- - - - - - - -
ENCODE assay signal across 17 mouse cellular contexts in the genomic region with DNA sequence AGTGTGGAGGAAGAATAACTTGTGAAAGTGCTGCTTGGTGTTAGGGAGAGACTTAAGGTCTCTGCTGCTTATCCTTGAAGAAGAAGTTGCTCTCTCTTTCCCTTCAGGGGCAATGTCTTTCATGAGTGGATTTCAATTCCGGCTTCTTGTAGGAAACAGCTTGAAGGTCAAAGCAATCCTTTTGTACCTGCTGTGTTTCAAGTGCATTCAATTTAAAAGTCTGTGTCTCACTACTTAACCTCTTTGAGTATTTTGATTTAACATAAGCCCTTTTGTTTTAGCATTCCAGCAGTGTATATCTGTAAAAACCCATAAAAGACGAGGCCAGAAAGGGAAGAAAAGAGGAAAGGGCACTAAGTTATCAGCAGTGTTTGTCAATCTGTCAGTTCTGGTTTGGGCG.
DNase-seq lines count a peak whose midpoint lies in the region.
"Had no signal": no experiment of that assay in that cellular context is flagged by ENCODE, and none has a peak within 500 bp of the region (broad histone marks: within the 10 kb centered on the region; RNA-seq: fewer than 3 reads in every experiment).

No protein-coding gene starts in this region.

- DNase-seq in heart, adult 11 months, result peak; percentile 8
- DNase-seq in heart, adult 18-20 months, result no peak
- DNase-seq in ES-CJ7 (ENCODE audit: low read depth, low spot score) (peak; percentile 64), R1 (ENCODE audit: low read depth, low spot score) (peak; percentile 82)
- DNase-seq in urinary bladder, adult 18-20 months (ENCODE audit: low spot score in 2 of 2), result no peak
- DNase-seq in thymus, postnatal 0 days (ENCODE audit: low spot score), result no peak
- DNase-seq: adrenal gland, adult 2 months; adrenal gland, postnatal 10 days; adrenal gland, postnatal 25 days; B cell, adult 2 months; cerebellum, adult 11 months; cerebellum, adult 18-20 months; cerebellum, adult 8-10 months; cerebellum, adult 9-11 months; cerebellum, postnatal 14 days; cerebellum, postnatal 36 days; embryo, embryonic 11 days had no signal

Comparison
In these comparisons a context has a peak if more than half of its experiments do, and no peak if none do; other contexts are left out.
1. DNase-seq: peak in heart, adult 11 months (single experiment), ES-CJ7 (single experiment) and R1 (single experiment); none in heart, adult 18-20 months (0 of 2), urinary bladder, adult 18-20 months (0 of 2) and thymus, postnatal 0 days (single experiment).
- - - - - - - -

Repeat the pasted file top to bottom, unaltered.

ENCODE assay signal across 17 mouse cellular contexts in the genomic region with DNA sequence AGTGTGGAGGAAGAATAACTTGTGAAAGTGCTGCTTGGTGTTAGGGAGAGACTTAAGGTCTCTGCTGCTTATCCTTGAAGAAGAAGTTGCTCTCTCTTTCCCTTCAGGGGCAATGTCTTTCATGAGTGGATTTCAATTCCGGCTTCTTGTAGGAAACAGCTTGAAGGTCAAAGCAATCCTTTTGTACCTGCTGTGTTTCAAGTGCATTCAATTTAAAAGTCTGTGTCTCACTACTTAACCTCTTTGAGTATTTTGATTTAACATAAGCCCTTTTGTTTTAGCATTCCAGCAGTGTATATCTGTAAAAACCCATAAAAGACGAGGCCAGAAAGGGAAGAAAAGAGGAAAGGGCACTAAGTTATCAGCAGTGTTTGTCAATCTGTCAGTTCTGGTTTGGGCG.
DNase-seq lines count a peak whose midpoint lies in the region.
"Had no signal": no experiment of that assay in that cellular context is flagged by ENCODE, and none has a peak within 500 bp of the region (broad histone marks: within the 10 kb centered on the region; RNA-seq: fewer than 3 reads in every experiment).

No protein-coding gene starts in this region.

- DNase-seq in heart, adult 11 months, result peak; percentile 8
- DNase-seq in heart, adult 18-20 months, result no peak
- DNase-seq in ES-CJ7 (ENCODE audit: low read depth, low spot score) (peak; percentile 64), R1 (ENCODE audit: low read depth, low spot score) (peak; percentile 82)
- DNase-seq in urinary bladder, adult 18-20 months (ENCODE audit: low spot score in 2 of 2), result no peak
- DNase-seq in thymus, postnatal 0 days (ENCODE audit: low spot score), result no peak
- DNase-seq: adrenal gland, adult 2 months; adrenal gland, postnatal 10 days; adrenal gland, postnatal 25 days; B cell, adult 2 months; cerebellum, adult 11 months; cerebellum, adult 18-20 months; cerebellum, adult 8-10 months; cerebellum, adult 9-11 months; cerebellum, postnatal 14 days; cerebellum, postnatal 36 days; embryo, embryonic 11 days had no signal

Comparison
In these comparisons a context has a peak if more than half of its experiments do, and no peak if none do; other contexts are left out.
1. DNase-seq: peak in heart, adult 11 months (single experiment), ES-CJ7 (single experiment) and R1 (single experiment); none in heart, adult 18-20 months (0 of 2), urinary bladder, adult 18-20 months (0 of 2) and thymus, postnatal 0 days (single experiment).